Wrapped up like an Egyptian Mummy, Tom is hospitalised but we gather he’s on the mend. His family obviously is distraught and his brother Mike Powers (Donald Cook) begins to muster up some kind of forgiveness for his younger sibling. They patiently wait for him to recover. However, Tom boss Paddy arrives with the unfortunate news that Tom has been kidnapped from the hospital. Time passes by as they await news. It comes, he will be released. I’m Forever Blowing Bubbles plays on the gramophone in the hall. The doorbells rings. Mike hesitantly opens the door. Tom is standing there. The scene is not right, his face is fixed, his body strange. Standing upright for a few seconds before his deathly solid body falls face first through the door way. It’s a shocker of a scene made even more powerful by the way they film Mike’s reaction as the camera is fixed on the floor on the other side of the room. We see a shocked, daze and confused Mike stumble towards it before the end scene plays out.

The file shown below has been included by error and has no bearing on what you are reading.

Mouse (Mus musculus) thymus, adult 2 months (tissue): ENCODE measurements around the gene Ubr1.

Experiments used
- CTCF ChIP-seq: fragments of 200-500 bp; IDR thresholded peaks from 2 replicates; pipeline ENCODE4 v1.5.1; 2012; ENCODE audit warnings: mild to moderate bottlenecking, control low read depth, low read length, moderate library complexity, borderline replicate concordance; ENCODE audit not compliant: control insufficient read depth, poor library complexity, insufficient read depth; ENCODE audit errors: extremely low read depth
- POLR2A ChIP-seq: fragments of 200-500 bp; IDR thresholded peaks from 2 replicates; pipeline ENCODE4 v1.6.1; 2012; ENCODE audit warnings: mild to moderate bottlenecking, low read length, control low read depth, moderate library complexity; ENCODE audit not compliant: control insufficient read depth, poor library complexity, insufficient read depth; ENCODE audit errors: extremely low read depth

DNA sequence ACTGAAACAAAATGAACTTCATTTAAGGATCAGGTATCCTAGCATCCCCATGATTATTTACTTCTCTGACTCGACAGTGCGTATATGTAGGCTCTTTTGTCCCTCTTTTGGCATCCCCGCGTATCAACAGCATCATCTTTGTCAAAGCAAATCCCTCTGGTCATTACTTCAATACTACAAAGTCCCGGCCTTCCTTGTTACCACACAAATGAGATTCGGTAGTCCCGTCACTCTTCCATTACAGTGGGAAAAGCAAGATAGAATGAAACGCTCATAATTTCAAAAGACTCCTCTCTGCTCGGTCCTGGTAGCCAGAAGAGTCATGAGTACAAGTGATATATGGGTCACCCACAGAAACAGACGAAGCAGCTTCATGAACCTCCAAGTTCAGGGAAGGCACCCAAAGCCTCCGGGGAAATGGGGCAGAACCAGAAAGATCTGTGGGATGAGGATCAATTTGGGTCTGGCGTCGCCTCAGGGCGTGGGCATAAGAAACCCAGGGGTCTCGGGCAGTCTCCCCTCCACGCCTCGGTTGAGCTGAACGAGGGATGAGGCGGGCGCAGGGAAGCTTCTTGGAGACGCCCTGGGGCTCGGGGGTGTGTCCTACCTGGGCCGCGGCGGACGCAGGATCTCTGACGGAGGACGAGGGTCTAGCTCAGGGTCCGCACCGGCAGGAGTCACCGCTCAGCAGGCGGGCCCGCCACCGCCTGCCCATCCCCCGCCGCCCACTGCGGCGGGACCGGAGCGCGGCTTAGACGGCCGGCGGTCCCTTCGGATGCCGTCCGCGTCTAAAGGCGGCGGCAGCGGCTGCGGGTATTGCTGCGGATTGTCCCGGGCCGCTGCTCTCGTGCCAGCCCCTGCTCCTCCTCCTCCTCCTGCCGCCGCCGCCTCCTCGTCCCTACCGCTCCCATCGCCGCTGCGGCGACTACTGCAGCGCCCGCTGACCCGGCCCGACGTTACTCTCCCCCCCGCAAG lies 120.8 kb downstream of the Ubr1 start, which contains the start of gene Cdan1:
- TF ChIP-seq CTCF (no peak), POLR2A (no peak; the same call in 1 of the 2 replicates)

End Tagline – The END of Tom Powers is the end of every hoodlum. “The Public Enemy” is not a man, nor is it a character— It is a problem that sooner or later WE, the public must solve!
The Public Enemy is an exceptional film filled with shocks and violence. Cagney of course gives yet another standout performance but it’s all those little scenes and many more that set it apart. Like when he talks intimately to Gwen Allen (Jean Harlow) about their relationship and trying to get some action. “How long can a guy hold out, he’ll go screwy!“. There’s another scene featuring an older Putty Nose, who’d wrong done these two friends. He knows his time is up. Singing happy on the piano as Tom blasts him in the back to Matt’s shock. Other great moments include the rival gangster riding through town in their cars. With bombs in their hands they blast the store fronts off Tom’s gangs businesses. Also for comic relief there’s a stereotype gay tailor who camps his way through measuring up a suit for our anti-hero. However, the last one I will mention is the family dinner. Tom all geared up in fancy clothes and filled with money, his brother back from the war, shell shocked and disapproving. Stuck in the middle is their loving mother just wishing to be a happy family. Of course that will not come with built in rage and the flying of fists…
Tom Powers – “Hiding behind Ma’s skirts, like always.“
Mike Powers – “Better than hiding behind a machine gun.“